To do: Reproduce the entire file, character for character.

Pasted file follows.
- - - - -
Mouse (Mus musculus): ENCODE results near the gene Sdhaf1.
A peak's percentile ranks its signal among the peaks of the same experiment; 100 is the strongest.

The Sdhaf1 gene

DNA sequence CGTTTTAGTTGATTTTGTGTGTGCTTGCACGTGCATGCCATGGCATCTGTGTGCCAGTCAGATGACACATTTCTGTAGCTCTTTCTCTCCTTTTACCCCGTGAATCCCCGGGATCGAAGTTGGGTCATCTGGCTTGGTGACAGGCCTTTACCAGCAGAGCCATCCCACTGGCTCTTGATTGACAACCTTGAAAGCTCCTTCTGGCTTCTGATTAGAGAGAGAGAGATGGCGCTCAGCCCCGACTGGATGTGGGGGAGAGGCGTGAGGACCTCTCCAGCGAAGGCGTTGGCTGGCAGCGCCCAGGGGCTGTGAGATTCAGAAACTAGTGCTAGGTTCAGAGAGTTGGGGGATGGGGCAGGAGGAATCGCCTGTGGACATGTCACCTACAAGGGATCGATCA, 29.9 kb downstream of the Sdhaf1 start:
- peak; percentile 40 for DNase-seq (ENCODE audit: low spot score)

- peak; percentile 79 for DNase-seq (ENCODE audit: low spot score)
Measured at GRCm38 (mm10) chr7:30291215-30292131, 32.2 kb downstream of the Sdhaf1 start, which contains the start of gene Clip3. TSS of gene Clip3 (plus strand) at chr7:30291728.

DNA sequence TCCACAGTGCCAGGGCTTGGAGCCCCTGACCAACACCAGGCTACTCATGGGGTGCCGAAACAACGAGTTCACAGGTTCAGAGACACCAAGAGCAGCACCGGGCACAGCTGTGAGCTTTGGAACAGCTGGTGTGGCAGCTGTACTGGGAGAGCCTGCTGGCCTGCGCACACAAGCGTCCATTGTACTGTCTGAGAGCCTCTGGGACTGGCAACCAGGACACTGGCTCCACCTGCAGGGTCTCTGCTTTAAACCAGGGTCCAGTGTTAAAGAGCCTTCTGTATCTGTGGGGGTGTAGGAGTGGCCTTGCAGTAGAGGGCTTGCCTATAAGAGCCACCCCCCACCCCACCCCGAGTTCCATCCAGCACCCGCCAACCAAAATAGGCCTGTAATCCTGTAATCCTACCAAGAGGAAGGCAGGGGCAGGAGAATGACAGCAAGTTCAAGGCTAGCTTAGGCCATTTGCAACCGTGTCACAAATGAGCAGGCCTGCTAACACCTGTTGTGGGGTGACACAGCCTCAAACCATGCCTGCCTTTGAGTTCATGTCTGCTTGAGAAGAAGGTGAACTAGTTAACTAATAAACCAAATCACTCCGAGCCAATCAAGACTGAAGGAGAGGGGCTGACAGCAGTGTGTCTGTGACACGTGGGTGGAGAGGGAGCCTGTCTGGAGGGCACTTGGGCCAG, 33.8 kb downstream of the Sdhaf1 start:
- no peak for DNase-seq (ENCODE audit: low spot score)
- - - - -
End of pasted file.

Mouse (Mus musculus): ENCODE results near the gene Sdhaf1.
A peak's percentile ranks its signal among the peaks of the same experiment; 100 is the strongest.

The Sdhaf1 gene

DNA sequence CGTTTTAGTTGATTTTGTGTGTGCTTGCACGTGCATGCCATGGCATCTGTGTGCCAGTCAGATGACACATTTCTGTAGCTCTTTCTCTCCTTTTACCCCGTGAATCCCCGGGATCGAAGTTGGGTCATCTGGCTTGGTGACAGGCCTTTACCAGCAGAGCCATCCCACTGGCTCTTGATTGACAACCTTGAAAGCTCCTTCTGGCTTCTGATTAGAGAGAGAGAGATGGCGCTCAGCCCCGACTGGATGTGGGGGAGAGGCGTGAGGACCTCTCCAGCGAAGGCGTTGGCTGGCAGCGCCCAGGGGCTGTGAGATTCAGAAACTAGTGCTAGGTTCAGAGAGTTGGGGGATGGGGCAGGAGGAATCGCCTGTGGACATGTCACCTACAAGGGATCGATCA, 29.9 kb downstream of the Sdhaf1 start:
- peak; percentile 40 for DNase-seq (ENCODE audit: low spot score)

- peak; percentile 79 for DNase-seq (ENCODE audit: low spot score)
Measured at GRCm38 (mm10) chr7:30291215-30292131, 32.2 kb downstream of the Sdhaf1 start, which contains the start of gene Clip3. TSS of gene Clip3 (plus strand) at chr7:30291728.

DNA sequence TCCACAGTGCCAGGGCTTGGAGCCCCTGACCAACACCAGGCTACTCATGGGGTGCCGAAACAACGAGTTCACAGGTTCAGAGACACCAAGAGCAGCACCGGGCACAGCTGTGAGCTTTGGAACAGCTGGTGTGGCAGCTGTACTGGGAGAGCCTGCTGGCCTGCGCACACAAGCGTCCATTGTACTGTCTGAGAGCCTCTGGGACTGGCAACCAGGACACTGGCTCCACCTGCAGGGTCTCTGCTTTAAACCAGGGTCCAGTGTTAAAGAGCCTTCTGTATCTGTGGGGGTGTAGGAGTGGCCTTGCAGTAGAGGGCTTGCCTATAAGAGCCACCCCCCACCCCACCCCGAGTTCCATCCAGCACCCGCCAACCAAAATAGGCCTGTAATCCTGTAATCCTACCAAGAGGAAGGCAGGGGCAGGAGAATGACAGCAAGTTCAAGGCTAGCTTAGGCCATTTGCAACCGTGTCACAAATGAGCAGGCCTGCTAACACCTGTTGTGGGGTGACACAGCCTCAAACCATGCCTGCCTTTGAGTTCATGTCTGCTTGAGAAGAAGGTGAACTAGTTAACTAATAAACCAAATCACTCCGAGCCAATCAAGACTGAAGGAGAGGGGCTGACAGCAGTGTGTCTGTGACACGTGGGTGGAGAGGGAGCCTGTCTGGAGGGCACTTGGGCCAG, 33.8 kb downstream of the Sdhaf1 start:
- no peak for DNase-seq (ENCODE audit: low spot score)